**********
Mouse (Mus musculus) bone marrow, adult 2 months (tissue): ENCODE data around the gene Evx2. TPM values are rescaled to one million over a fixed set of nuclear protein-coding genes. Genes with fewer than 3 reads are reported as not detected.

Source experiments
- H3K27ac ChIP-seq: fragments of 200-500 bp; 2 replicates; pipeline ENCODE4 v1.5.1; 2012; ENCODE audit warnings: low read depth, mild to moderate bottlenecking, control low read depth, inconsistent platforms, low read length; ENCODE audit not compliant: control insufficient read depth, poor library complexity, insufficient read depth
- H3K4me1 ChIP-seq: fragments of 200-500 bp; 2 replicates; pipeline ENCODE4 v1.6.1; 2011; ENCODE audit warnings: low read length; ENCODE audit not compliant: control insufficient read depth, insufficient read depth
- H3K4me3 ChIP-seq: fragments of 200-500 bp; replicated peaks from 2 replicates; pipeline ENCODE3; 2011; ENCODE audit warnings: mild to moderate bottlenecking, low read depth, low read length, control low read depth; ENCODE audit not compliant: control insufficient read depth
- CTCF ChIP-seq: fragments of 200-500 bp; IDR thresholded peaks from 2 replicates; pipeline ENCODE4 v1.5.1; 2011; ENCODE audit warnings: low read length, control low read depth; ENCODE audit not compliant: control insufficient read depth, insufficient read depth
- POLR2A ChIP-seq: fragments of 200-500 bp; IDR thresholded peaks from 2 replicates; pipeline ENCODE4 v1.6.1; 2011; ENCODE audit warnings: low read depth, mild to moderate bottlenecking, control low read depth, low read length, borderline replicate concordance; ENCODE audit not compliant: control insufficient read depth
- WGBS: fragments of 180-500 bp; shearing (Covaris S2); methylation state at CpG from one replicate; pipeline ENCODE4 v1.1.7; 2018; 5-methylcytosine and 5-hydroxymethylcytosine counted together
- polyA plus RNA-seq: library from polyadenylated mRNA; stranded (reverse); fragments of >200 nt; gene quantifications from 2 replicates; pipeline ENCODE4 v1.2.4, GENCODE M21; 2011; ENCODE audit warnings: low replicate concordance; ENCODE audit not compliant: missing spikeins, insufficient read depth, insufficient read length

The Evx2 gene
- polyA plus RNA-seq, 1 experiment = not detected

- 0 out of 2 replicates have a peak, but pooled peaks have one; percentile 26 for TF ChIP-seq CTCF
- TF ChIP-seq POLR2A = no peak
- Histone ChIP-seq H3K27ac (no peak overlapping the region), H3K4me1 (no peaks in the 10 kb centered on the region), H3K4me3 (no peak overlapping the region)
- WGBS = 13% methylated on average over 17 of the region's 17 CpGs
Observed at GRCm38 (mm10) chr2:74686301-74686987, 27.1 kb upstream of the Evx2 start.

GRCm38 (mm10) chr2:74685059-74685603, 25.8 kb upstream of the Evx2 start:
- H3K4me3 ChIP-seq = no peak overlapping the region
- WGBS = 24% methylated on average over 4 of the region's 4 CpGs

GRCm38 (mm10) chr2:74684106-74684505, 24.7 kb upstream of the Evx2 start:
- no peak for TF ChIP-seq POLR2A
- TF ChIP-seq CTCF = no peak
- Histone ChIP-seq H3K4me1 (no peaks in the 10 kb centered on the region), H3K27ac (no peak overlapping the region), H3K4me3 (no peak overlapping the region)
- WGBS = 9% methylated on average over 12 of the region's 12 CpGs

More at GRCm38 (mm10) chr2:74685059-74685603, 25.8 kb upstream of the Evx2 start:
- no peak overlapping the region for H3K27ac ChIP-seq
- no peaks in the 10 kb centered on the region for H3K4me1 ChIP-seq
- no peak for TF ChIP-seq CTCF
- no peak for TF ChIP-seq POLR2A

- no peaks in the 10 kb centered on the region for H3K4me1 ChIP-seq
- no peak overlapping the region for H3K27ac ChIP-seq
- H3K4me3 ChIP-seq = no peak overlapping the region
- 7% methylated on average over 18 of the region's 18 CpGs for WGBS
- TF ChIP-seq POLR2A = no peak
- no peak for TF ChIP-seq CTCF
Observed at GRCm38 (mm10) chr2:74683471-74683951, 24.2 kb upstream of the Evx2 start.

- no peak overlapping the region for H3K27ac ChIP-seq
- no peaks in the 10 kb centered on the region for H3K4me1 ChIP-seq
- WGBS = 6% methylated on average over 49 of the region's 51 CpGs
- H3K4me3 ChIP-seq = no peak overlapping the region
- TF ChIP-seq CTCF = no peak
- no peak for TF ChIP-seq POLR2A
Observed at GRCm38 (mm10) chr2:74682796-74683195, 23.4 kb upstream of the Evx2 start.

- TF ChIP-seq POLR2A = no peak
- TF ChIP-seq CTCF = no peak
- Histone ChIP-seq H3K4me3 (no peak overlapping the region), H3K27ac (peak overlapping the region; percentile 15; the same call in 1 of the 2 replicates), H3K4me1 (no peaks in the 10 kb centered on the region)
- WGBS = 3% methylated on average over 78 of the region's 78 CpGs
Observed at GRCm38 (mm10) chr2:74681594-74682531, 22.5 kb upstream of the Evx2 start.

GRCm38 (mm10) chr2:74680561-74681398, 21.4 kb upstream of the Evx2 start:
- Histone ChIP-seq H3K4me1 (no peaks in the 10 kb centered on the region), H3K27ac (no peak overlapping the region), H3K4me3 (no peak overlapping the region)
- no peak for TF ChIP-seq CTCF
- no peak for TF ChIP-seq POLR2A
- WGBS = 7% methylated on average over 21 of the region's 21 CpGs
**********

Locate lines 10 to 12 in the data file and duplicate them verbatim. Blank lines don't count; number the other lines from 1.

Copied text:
The Evx2 gene
- polyA plus RNA-seq, 1 experiment = not detected

- 0 out of 2 replicates have a peak, but pooled peaks have one; percentile 26 for TF ChIP-seq CTCF